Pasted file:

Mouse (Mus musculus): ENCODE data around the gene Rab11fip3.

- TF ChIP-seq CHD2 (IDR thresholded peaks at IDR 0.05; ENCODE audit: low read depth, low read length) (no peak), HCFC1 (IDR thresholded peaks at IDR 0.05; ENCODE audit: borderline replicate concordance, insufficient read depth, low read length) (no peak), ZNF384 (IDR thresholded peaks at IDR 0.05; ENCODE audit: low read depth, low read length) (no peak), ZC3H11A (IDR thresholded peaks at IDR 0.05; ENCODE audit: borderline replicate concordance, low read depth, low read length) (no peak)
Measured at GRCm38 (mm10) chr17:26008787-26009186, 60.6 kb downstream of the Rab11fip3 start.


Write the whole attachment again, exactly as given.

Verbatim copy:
Mouse (Mus musculus): ENCODE data around the gene Rab11fip3.

- TF ChIP-seq CHD2 (IDR thresholded peaks at IDR 0.05; ENCODE audit: low read depth, low read length) (no peak), HCFC1 (IDR thresholded peaks at IDR 0.05; ENCODE audit: borderline replicate concordance, insufficient read depth, low read length) (no peak), ZNF384 (IDR thresholded peaks at IDR 0.05; ENCODE audit: low read depth, low read length) (no peak), ZC3H11A (IDR thresholded peaks at IDR 0.05; ENCODE audit: borderline replicate concordance, low read depth, low read length) (no peak)
Measured at GRCm38 (mm10) chr17:26008787-26009186, 60.6 kb downstream of the Rab11fip3 start.